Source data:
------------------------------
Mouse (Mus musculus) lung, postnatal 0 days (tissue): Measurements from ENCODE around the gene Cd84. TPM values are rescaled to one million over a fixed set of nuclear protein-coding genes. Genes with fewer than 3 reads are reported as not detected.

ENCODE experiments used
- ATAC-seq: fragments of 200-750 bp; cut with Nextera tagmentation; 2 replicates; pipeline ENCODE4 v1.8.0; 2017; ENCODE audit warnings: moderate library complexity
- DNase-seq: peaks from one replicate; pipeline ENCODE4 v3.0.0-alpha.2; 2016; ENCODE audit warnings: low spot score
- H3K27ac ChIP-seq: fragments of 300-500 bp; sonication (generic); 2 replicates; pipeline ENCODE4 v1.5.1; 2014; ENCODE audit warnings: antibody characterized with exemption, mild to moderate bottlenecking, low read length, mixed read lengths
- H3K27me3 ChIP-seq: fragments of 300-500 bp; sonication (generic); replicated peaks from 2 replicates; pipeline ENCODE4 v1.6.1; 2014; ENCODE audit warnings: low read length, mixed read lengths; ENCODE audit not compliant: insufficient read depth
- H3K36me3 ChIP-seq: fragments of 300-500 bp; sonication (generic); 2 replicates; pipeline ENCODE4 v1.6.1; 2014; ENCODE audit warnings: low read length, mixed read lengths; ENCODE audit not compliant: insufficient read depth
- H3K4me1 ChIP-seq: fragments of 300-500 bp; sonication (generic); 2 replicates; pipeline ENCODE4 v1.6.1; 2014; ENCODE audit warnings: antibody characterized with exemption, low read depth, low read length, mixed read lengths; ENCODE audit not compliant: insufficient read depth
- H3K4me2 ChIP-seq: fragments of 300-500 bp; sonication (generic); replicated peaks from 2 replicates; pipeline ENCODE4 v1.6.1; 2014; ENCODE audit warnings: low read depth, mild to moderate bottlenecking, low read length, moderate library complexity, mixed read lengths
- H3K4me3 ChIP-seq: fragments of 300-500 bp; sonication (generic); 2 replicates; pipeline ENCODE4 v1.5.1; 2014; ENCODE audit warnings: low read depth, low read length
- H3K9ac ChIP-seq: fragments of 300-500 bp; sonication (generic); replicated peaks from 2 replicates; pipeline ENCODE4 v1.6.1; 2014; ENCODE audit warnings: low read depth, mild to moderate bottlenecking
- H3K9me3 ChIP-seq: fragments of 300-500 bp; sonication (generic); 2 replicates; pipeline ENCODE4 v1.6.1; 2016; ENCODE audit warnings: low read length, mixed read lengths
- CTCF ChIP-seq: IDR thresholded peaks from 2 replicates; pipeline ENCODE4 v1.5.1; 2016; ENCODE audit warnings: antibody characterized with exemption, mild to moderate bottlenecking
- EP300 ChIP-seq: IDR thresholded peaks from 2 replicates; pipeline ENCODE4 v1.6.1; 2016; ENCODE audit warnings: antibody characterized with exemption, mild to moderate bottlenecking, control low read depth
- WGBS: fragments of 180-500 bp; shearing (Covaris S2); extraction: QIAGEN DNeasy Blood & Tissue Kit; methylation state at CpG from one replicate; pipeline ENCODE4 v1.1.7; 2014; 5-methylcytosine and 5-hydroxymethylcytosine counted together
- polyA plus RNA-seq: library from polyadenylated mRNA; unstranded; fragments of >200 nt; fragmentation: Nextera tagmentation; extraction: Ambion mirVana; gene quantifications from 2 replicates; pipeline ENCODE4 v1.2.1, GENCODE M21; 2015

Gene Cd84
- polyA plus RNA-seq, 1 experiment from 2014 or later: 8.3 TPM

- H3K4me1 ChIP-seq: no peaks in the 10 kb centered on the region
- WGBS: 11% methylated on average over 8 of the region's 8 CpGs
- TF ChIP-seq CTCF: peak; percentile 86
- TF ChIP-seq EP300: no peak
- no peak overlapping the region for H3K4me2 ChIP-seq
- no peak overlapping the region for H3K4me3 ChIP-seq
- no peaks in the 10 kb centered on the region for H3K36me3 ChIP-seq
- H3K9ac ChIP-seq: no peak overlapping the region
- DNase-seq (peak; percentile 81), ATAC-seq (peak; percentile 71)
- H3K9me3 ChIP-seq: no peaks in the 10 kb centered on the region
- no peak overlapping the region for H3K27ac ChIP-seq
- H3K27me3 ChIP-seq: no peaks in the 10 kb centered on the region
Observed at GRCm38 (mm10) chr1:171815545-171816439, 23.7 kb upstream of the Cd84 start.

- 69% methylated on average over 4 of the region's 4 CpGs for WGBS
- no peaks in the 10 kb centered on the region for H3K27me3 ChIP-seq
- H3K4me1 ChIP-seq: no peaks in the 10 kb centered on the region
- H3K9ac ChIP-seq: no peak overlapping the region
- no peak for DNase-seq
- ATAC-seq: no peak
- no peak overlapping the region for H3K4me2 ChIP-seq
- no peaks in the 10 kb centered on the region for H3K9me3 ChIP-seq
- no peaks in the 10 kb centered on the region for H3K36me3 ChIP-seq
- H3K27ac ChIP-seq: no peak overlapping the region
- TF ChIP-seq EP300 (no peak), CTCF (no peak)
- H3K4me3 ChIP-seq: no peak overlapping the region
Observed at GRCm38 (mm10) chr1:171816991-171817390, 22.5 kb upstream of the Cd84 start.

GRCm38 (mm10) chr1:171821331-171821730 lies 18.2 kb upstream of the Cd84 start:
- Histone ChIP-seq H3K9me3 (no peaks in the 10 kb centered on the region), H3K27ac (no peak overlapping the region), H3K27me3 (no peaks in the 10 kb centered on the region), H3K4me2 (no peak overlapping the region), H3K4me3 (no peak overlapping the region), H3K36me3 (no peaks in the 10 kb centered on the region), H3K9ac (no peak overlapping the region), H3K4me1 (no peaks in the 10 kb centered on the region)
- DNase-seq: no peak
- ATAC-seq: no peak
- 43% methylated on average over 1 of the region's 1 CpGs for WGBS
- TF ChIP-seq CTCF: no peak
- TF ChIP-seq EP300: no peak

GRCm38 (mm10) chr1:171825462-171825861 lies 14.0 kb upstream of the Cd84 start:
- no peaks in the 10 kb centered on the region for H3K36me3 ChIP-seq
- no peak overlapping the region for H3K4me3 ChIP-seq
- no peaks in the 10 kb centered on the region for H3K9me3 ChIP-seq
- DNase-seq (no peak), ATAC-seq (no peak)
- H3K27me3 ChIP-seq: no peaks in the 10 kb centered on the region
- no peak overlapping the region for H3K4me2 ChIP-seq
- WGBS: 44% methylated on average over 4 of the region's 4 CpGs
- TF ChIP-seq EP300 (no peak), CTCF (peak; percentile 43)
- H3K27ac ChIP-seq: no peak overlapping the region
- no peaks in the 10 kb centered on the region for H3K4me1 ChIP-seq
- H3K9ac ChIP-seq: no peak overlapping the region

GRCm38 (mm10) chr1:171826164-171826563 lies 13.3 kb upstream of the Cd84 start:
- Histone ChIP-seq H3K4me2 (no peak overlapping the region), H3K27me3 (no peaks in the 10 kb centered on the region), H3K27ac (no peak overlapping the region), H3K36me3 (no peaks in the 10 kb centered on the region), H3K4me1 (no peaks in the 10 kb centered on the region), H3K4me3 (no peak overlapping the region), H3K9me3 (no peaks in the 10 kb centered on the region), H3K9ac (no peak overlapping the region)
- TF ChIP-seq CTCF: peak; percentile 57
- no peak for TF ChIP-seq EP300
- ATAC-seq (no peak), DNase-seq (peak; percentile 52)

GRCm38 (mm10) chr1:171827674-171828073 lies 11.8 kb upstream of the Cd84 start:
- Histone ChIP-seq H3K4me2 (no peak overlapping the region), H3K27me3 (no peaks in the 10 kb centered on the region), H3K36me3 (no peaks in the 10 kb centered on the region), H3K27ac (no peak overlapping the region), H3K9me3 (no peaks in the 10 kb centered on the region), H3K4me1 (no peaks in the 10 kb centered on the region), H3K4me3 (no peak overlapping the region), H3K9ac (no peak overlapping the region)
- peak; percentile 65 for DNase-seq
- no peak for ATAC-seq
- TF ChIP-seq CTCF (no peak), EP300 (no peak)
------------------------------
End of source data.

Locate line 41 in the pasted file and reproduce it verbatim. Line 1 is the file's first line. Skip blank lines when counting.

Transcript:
- H3K27ac ChIP-seq: no peak overlapping the region